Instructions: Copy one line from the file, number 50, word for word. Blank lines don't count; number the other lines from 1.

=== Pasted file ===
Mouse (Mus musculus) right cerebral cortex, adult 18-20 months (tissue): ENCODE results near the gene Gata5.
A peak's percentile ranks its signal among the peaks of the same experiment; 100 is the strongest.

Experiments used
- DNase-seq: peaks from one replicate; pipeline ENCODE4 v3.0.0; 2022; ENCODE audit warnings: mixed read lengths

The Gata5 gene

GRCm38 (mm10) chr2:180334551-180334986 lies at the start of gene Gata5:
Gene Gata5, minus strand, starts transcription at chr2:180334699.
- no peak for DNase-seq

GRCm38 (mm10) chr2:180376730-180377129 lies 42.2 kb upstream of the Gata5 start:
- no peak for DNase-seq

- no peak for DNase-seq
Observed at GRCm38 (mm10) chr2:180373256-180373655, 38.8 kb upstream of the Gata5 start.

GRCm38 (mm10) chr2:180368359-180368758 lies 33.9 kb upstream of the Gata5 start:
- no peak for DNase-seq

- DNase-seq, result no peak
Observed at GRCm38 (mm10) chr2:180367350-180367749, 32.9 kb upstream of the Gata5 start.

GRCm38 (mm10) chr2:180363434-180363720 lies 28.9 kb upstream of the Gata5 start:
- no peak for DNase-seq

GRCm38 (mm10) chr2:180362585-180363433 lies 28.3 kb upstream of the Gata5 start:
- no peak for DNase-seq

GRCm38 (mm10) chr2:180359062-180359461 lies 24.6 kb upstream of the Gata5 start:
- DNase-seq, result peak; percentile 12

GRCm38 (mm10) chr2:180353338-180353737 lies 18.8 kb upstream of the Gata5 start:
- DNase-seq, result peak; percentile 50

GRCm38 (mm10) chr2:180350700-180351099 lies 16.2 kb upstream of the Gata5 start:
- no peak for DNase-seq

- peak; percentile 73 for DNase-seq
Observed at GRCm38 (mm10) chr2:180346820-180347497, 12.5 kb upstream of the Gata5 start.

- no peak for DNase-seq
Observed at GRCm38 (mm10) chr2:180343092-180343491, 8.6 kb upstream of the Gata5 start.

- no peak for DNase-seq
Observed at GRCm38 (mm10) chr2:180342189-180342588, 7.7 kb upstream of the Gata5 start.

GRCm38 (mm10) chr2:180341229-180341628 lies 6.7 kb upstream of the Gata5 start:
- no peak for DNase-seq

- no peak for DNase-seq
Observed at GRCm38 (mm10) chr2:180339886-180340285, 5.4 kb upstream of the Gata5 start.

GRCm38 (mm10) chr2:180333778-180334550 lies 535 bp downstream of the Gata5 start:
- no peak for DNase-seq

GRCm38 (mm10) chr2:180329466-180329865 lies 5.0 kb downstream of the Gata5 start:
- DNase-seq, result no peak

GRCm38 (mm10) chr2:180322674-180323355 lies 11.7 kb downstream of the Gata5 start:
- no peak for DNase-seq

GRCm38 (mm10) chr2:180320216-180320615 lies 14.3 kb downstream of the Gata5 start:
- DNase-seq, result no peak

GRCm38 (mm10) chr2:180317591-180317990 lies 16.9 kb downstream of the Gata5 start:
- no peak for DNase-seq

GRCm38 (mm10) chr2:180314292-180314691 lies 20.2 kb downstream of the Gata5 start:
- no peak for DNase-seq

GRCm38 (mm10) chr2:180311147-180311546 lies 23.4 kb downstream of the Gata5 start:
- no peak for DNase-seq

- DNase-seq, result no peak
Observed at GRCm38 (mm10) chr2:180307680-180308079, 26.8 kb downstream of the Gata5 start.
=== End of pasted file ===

- no peak for DNase-seq